Now that the home entertainment market has moved towards streaming video services and Blu-ray content, there has never been a better time to convert DVD collections to digital.
- Stylish, slim, nice interface, Bluetooth connectivity, great screen
- Video conversion is a little annoying, touch sensitive buttons may not be for everyone
A strong competitor to Apple's iPod nano, the Samsung T10 combines a touch style interface with a great screen and a robust array of features.
Price$ 179.00 (AUD)
Following the increasingly popular trend of 'less is more', Samsung's latest entry into the portable multimedia market offers one of the most minimalist designs we've seen. Piggybacking on the success of the iPod touch it offers nothing in the way of tactile controls. Instead, users interact with the device through touch sensitive buttons that illuminate on startup. Aside from this feature the YP-T10 is a fairly standard media player, offering a range of features and full multimedia support.
Aesthetically this unit is quite attractive and will appeal to users who are regularly on the move. It is less than 8mm thick and weighs just 43 grams, so it effortlessly slips into a pocket or bag. Coming in a variety of colours including black, purple, red, white or the lovely lime green that we received, it is stylish and smooth with mostly rounded edges and a very modern feel.
The touch sensitive controls operate quite well. They are sensitive and respond well to light pressure although they still aren't as accurate as a regular set of buttons and may frustrate some users. Samsung has gone out of their way to make the control scheme simple, with just a basic five-way directional pad doing the brunt of the work. There are also back and menu buttons and a hold switch on the side, but no dedicated volume keys.
A really cool feature of the T10 is its interface. Samsung has included a few options, but the default one is comprised of a rather loveable animated dog doing a variety of different things. This adds a little flair to what is typically a fairly dull process. Of course, if this isn't for you there are a couple of other, simpler options.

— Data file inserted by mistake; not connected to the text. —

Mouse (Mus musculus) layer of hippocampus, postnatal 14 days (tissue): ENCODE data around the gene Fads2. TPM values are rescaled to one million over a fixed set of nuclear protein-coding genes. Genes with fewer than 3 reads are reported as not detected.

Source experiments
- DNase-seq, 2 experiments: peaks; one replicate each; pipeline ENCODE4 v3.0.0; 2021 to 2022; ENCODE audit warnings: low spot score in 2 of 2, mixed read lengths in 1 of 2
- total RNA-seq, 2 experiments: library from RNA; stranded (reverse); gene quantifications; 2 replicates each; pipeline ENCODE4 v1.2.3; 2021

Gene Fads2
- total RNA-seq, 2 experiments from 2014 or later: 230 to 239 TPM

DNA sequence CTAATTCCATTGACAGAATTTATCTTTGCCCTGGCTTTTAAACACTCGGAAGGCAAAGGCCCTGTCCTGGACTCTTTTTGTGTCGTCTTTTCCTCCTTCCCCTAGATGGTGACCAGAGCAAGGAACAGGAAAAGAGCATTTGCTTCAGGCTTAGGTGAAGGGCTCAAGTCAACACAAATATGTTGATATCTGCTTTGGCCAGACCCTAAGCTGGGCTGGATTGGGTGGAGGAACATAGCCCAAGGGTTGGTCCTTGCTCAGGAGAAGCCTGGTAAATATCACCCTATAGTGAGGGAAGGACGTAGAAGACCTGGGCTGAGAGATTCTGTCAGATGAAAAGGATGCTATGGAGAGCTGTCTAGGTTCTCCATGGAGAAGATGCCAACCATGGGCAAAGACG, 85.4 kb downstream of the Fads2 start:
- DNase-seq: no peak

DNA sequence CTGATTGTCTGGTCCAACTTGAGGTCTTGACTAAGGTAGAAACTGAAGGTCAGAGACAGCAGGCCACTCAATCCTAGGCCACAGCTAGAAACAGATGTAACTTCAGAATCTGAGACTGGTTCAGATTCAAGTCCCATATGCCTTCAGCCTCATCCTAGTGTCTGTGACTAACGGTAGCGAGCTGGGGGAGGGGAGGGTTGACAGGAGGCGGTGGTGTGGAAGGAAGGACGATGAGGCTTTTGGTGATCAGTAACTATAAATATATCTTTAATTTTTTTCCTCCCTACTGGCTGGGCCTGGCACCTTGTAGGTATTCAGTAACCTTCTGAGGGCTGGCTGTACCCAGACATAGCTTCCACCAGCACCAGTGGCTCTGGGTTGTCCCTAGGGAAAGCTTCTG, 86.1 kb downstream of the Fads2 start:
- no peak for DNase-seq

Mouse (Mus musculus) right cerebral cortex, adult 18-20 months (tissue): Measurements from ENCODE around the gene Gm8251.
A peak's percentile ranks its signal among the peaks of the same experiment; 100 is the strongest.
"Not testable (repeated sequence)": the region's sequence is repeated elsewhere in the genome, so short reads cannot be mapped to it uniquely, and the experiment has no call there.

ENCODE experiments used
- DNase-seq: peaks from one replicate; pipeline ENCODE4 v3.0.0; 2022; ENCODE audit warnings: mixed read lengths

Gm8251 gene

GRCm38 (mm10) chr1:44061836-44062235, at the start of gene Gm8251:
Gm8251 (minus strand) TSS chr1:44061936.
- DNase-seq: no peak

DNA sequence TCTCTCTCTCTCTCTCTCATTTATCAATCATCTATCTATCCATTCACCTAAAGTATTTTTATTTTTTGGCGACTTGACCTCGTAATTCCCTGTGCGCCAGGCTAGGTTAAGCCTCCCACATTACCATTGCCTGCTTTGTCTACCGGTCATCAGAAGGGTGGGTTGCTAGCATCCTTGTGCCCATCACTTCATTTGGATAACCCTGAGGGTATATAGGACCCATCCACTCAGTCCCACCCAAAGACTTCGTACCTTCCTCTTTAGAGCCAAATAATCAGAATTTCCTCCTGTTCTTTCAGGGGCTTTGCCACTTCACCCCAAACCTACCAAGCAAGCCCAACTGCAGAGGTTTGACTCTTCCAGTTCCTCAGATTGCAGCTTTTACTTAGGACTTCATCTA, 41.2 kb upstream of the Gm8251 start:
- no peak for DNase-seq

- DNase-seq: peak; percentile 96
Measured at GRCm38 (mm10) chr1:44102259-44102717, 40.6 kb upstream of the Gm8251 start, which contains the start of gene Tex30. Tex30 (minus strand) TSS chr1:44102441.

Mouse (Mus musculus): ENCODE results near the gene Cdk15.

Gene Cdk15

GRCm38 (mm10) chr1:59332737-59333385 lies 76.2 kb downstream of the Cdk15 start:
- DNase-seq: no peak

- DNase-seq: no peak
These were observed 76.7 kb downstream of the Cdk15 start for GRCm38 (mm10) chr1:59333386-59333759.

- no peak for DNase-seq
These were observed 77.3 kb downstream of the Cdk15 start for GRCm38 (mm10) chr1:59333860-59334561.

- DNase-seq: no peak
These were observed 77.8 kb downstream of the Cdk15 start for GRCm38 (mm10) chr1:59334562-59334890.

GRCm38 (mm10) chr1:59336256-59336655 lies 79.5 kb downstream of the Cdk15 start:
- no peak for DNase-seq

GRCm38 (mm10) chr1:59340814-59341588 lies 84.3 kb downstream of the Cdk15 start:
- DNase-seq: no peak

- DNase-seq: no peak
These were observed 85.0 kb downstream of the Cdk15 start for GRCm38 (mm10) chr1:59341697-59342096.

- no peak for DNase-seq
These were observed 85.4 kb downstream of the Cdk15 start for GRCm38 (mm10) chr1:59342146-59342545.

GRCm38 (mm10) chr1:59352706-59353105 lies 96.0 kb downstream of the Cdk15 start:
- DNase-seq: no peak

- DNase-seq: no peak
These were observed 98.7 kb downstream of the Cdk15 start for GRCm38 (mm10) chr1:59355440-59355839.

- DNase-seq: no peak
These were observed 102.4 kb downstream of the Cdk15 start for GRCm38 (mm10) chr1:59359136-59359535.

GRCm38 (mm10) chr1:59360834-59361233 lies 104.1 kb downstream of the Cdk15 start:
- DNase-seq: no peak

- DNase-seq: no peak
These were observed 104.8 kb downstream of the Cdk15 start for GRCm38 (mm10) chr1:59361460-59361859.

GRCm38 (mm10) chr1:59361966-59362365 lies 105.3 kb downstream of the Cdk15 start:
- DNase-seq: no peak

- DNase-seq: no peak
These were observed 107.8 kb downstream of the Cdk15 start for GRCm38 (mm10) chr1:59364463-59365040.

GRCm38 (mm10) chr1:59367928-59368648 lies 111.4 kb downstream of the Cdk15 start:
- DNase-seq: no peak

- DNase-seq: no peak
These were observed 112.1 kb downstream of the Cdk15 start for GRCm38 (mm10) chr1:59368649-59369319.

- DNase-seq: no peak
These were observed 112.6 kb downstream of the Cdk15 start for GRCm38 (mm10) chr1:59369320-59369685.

One thing that really helps make the menu shine is the great quality 2in 320x240 TFT screen. During our video tests it rendered crisp, vibrant video footage with no ghosting or blurring and excellent clarity. It is definitely one of the better displays on a unit of this size.
Both MPEG4 and WMV video formats are supported, as well as WMA and MP3 for audio. Video files need to be converted to the appropriate resolution and format using either Samsung's included software or something like Windows Media Player, otherwise the T10 won't recognise them.
All the other features you'd expect are available. There is an FM radio complete with recording capabilities and station presets. It received decent reception indoors although there was a noticeable crackle. There is also a picture viewer and voice recorder. The music player is a standard affair with shuffle and loop modes, both ID3 and directory based sorting as well as a five-band equaliser.
Another nifty inclusion is Bluetooth connectivity complete with A2DP support. This allows easy use of wireless Bluetooth headphones. Samsung even claims multiple sets of headphones can be connected at once allowing several users to enjoy the same media at the same time; however, we only had one pair to test with. Connection was simple and the signal remained strong throughout our trial.
Audio quality on the whole was fairly standard, perhaps a little above average. It won't impress audio enthusiasts greatly but it more than adequately does the job with a nice rich sound and good detail.
Battery life is quoted at 30 hours playback for music and four hours for video, which is a little above average.
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